Members of the Hennepin County Board voted Thursday to increase the county’s funding commitment to the Southwest Light Rail Transit project by $204 million — and debated among themselves what might happen if they’re asked to up their contribution once again.
“The lift has gotten heavier, there’s no denying that,” said Hennepin County Board Chair Jan Callison, who voted with the 5-2 majority. Callison described the project, with all its potential benefits and looming risks, as “the most vexing problem” she has faced as a board member.
Commissioner Jeff Johnson, a staunch opponent of the project, voted against, and was joined by Commissioner Mike Opat, who said the growing price tag was evidence the state’s largest ever transportation project was “just plain poorly managed” by Met Council. Johnson also voted against a second measure to fund the project office through the end of August, a critical period for winning federal approvals.
The board’s action followed by one day the Metropolitan Council’s vote to increase the budget for the project, a 14.5-mile extension of the Metro Green Line, 7.8 percent to just over $2 billion. While the project is fully designed, there remain a number of risk factors that could drive the cost even higher, from delays caused by either of the two lawsuits against the project to the fluctuating price of copper, a major factor in the cost of a light-rail systems contract Met Council plans to award later this year.
As the project’s main local source of funding, Hennepin County is now committed to at least $780.5 million for SWLRT. And it is the only obvious place Met Council can turn for additional contributions.
Project leaders say they are on track to apply for a $928.8 million full-funding grant agreement from the Federal Transit Administration this summer. That figure was locked-in when the project applied with FTA to enter the engineering phase in 2016. While the project leaders once counted on federal funds to cover 50 percent of project costs, the federal share is shrinking and will continue to diminish if costs continue to rise.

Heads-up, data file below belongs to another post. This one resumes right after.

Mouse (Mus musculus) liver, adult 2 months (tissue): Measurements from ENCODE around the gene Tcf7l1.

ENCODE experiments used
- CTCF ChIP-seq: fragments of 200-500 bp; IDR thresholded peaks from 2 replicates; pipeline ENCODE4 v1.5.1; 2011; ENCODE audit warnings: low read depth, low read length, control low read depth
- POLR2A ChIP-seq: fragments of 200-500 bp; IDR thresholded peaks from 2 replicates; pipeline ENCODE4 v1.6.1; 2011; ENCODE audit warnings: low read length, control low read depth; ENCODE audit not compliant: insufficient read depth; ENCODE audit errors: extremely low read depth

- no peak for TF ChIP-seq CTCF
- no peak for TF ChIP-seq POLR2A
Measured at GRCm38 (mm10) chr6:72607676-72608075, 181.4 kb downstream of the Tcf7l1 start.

Callison said the county is “clearly building toward a decision point on this project,” possibly later this summer, when the cost outweighs the project’s potential rewards.
Noting the tight timeline for the project to complete federal risk and financial capacity assessments while also submitting its grant application — and, on the side, fighting for control of a key portion of the future light-rail corridor in a flurry of filings with the Surface Transportation Board — Commissioner Marion Greene said the Met Council was “playing a game of chicken” with the federal government that had backed Hennepin County into a corner.
“I feel that we are on thin ice,” Greene said, adding that she expected a briefing from project officials on the remaining risks by the end of August.
Greene also requested an update from the project on plans for a tunnel through the Kenilworth Corridor. Residents of the Calhoun-Isles Condos recently presented findings from an engineering consultant that raise questions about how nearby light rail construction and operations might damage their building.
In exchange for its increased contribution — which is coming both form Hennepin County and the Hennepin County Regional Railroad Authority — the county will exercise greater control over the project’s contingency funds.
Between the two of them, the county and railroad authority will control three of five votes on an executive control board that must approve all change orders exceeding $350,000. Half of the contingency funds will be held back, and any Met Council request to tap those funds will require a yes vote from a simple majority of the county board.